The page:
Thursday, March 20, 2008
On Not Walking; On Water
I'm running and I see this kid, nine or maybe ten, black t-shirt and greasy hair, paddling like a dog through his yard. Here I am, red-faced and sweaty, guzzling will in order to propel myself forward into a future in which I am, if not healthy, wealthy, and wise, at least exercised; and here he is, swimming.
One of us is being rude, but I can't tell who.
Everything's flooded. It's rained for three days, and there's water in the basement, in the old library, flung in sheets of black ice across the street. People are having accidents and coming down hard on their elbows and losing, according to the radio, "irreplaceable" family mementos. The word snags me like a branch hidden in the flow of talk: sure, I want to ask, you lost the pictures, but what were they doing for you anyway?
I run until I've burned up all my will, until the stink of scorched will streams behind me in colorless drifts. I sputter and stop. For the rest of the day I will read nothing of consequence, locomote in no cardinal direction, choose no righteous path. I will manage dinner, drink tea, maybe stare at the wall. It will be time for bed and I will go willingly, not kicking and screaming like I would have at seven, like I should at twenty-seven because this day, this particular Thursday, is dead.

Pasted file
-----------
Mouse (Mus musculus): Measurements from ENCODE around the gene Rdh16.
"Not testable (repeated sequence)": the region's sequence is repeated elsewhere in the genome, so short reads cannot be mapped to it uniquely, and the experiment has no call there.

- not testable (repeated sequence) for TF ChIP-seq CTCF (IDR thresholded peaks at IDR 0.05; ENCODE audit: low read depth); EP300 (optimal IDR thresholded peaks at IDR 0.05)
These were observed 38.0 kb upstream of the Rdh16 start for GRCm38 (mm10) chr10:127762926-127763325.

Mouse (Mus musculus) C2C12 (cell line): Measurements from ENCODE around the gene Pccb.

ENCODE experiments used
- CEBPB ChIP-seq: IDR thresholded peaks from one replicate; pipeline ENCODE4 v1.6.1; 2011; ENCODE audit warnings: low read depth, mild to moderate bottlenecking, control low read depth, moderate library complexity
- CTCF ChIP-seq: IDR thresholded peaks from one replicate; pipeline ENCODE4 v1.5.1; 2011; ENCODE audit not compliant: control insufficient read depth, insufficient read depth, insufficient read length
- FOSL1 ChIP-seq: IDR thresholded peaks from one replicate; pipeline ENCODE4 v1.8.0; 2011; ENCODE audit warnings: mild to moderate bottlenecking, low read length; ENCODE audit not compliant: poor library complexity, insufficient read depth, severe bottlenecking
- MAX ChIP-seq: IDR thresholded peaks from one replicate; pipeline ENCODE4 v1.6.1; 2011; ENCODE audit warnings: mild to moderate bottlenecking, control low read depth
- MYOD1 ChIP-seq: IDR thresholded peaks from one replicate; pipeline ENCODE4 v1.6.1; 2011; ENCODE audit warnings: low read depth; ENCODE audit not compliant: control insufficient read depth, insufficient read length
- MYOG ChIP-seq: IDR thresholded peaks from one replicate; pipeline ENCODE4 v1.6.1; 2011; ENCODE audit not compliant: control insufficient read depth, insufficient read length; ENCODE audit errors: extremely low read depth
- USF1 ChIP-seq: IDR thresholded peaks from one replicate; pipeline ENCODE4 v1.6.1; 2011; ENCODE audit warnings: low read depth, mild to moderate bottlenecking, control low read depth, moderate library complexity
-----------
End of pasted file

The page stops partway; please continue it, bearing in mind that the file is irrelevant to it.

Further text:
Meanwhile, the boy wades out into the water. There is more than a foot of it, draped like a cold, grey coverlet over the lawn. The sky is the kind of white to which trees are violently opposed. The boy chooses his route, aiming for the middle of the makeshift lake; once there, he proceeds to lower himself, inch by inch, into a squat. A car splashes by. The boy leans forward until first his hands, then his elbows, last his shoulders disappear from view. He pushes off with his feet and moves like that, like a water moccasin or some lost piece of our amphibious past, all the way across the lake to where I'm already gone.